What makes the Center different from a museum is that it was not assembled by curators, but grew out of the personal experience and interests of the brothers.

Charles Hettling has made 32 trips back to Vietnam, drawn by memories of the camaraderie he felt there and his empathy for the civilians whose suffering he saw first-hand.

“The people were so poor, they had absolutely nothing and here we were blowing up the place and moving them out,” he said, recalling how villagers were forced from their homes.

Through his trips he has come to know those he fought against.

“Some of the former Viet Cong are my best friends now,” he said. “I started picking up artifacts (with their help).”

He has brought back numerous artifacts, including rare original Viet Cong propaganda posters. A figure wearing the reproduction of a Viet Cong uniform has an authentic rifle, ammo belt and field radio.

Charles also met an artist, Dong Quang, who has produced etched marble panels for display. One set tells the story of the interpreter Charles has on his visits, her war experiences while growing from age 8 to adulthood. A number of photos and artifacts relate the hardships and horror of the civilians caught in the war, as well as the dangers the American soldiers faced.

The Center does not shy away from the dark realities of the war. A second series of etchings relates the story of the massacre at My Lai village that was ordered by Lt. William Calley, and of the intervention by Warrant Officer Hugh Thompson, an Army helicopter pilot, who stopped the killing.

An exhibit which grew out of the experience of Royal tells the little-known story of the K-9 teams. A soldier kneels with a dog on a leash beneath pictures and explanations. Royal Hettling’s name is on the uniform, and the shoulder patches he wore in Vietnam are on the sleeve. Royal explained that there were three types of teams: Scout Teams that would look for booby traps and the like, Tracker Teams that tracked the “bad guys,” and Sentry Teams. Royal and his dog, Thunder, were a Sentry Team. These were the most aggressive dogs.

Guerillas continually tried to infiltrate military installations, ammunition and bomb depots to sabotage them. Sentry Teams were the first line of defense. Royal was stationed at Cam Ranh Bay and the exhibit’s pose is realistic. Royal said he often knelt behind his dog, following the dog’s gaze. (He is looking for a life-sized German Shepherd to replace the smaller version in the exhibit.)

“We were put out from dusk to dawn to guard the perimeters,” Royal said. He told of the night they were patrolling a bomb depot and he sensed something in the darkness behind them. So did Thunder, who was ready to attack and literally dragged his tall, lanky 19-year-old handler back into the trees. The would-be saboteur was scared off.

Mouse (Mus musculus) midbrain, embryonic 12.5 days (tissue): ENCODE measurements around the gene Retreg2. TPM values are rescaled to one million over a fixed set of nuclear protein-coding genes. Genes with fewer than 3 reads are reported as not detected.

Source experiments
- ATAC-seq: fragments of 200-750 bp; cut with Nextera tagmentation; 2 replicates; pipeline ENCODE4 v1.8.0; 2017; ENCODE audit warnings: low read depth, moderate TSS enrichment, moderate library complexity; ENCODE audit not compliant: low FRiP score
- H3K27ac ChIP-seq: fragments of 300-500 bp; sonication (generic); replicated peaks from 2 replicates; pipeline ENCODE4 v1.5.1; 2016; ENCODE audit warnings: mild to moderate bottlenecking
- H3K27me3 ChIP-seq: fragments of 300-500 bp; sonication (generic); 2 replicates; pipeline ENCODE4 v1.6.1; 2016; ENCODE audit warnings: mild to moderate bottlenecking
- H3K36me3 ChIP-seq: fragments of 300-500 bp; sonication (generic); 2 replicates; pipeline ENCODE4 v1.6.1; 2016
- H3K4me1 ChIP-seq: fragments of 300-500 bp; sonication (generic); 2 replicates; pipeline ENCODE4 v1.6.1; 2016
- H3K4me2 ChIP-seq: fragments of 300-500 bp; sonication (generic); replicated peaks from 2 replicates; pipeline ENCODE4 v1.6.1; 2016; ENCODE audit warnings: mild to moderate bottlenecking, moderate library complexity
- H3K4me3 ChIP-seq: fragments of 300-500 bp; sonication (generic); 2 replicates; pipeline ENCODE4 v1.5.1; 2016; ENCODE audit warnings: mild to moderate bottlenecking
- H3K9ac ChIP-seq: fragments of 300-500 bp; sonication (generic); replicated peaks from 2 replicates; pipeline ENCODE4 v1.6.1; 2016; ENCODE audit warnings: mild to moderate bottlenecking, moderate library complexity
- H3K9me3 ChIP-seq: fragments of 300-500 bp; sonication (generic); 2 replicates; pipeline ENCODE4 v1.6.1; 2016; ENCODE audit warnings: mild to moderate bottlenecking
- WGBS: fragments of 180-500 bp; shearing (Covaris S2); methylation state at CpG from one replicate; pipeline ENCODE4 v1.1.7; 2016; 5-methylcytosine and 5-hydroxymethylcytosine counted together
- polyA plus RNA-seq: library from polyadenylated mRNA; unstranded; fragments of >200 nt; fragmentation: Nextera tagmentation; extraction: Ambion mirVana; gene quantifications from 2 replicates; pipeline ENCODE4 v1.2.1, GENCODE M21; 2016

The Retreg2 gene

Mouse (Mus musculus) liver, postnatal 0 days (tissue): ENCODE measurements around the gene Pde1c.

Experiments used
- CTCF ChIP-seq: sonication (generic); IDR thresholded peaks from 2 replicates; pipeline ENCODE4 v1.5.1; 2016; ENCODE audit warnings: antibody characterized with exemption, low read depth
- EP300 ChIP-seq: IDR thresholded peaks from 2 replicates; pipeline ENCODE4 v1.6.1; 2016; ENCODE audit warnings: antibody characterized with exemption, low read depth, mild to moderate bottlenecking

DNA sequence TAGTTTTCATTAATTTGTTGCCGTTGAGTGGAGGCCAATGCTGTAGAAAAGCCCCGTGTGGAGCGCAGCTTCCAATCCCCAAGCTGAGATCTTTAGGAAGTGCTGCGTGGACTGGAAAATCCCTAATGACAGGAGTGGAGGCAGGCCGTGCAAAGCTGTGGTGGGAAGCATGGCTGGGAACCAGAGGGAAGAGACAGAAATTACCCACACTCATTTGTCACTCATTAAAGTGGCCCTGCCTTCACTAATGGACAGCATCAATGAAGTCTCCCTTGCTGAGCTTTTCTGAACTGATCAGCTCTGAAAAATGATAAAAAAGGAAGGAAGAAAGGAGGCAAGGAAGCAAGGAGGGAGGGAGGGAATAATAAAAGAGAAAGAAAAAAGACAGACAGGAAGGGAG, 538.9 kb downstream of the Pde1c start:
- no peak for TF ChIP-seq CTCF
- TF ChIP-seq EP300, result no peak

“Because of their effectiveness, the Viet Cong placed a bounty on the dogs and their handlers,” he said.

An information poster tells that there were 4,000 dogs used in these K-9 teams. About 850 were killed in action or died of disease. What is distressing to Royal is that when the United States withdrew from Vietnam, only 240 of the dogs were returned home. In the hurry to get out, the rest were declared surplus equipment and were either destroyed or left to the South Vietnamese, who relished dog meat.

The Vietnam Memorial and History Center is a way to bring closure to veterans, and also bring understanding to the public which is often misinformed — perhaps uninformed — about what happened in a war that doesn’t always receive much time in history classes, and of which many of us know only what we recall from news broadcasts. Many veterans have chosen not to talk about it, while others have found that some people don’t want to hear about it.

While Charles and Royal Hettling aren’t able to tell the whole story of the Vietnam War, their Center provides a perspective on the conflict from two who have been there, and a place to remember those who did not return.

“We want to honor the sacrifice and service of those who answered their country’s call,” Royal said.

The Vietnam Memorial and History Center does not have regular hours. It is open during community events or by appointment. Call Royal at (507) 872-6326 or Charles at (507) 872-6574 after 7:00 p.m. to arrange a visit. It is located at 114 East 1st Street in Minneota (on State Highway 68 next to the post office and across from Veteran’s Park).

Royal Hettling authored “Ten: Five Five: Chronicles of the 483rd Security Police Squadron K-9 Unit in Cam Ranh Bay, Vietnam, 1970-71”, in which he and some comrades tell personal stories. It is available through Amazon or your local library.